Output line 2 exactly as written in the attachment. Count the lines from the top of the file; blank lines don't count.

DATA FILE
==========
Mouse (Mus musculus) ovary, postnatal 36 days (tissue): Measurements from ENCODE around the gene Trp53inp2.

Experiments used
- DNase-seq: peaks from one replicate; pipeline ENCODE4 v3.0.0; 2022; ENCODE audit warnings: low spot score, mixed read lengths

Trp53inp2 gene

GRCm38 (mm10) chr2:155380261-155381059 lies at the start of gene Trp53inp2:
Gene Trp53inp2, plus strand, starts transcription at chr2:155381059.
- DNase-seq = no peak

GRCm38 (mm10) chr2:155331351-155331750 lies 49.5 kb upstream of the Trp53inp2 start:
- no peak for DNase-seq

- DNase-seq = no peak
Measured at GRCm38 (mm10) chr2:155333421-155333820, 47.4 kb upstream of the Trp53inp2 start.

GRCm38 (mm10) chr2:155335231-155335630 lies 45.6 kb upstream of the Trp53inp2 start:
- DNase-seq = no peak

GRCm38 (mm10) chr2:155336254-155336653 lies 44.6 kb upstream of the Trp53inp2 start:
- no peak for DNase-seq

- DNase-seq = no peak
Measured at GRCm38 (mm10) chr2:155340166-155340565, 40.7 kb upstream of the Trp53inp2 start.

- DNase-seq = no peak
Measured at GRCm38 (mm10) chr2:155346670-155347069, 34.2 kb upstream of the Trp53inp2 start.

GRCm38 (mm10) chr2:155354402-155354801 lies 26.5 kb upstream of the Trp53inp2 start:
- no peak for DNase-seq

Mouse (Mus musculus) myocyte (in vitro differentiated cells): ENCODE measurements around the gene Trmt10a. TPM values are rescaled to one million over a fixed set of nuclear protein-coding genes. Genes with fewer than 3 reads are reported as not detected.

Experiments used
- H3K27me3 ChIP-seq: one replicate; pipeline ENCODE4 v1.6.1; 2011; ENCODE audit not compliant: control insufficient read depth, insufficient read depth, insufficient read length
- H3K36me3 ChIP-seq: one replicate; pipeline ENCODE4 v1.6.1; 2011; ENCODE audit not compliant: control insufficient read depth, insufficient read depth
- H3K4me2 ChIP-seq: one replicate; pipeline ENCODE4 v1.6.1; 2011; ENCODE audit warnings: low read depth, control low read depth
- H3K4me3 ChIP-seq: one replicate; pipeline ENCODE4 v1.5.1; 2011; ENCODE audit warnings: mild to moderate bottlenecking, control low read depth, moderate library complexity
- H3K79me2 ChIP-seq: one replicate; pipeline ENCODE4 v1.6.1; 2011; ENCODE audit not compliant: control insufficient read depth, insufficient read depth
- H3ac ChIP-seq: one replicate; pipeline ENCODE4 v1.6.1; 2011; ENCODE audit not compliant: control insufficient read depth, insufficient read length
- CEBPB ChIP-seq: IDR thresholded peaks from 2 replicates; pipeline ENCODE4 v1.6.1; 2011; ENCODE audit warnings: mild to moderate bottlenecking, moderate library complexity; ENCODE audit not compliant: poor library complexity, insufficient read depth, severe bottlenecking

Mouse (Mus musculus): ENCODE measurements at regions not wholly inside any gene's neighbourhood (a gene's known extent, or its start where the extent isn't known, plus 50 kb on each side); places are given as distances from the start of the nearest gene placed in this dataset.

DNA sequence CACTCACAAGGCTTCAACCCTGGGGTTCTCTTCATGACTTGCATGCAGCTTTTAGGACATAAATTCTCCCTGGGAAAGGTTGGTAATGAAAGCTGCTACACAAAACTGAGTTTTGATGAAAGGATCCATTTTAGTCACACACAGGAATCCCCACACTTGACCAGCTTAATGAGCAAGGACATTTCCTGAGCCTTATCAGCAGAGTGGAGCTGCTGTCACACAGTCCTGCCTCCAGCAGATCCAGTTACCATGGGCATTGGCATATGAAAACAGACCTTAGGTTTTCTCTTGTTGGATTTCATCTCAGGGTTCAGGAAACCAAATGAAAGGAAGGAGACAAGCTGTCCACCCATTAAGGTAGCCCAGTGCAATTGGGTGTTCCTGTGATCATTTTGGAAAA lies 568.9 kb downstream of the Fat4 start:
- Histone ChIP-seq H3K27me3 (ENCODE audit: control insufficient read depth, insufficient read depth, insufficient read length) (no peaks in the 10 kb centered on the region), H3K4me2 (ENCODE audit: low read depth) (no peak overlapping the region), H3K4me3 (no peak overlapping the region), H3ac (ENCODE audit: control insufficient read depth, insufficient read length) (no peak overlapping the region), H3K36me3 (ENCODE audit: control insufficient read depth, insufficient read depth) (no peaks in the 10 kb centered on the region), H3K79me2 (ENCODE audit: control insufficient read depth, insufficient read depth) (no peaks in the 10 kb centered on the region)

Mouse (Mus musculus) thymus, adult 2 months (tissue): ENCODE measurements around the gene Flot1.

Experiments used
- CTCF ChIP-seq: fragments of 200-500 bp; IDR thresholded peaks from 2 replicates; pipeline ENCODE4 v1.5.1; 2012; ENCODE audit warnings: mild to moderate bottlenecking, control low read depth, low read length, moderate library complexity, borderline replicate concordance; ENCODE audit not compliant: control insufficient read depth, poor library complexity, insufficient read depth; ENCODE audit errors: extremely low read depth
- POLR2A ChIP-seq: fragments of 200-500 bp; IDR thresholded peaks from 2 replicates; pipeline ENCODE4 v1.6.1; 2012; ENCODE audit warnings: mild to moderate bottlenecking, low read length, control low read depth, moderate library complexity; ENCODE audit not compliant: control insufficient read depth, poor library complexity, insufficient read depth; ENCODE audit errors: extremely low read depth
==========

Experiments used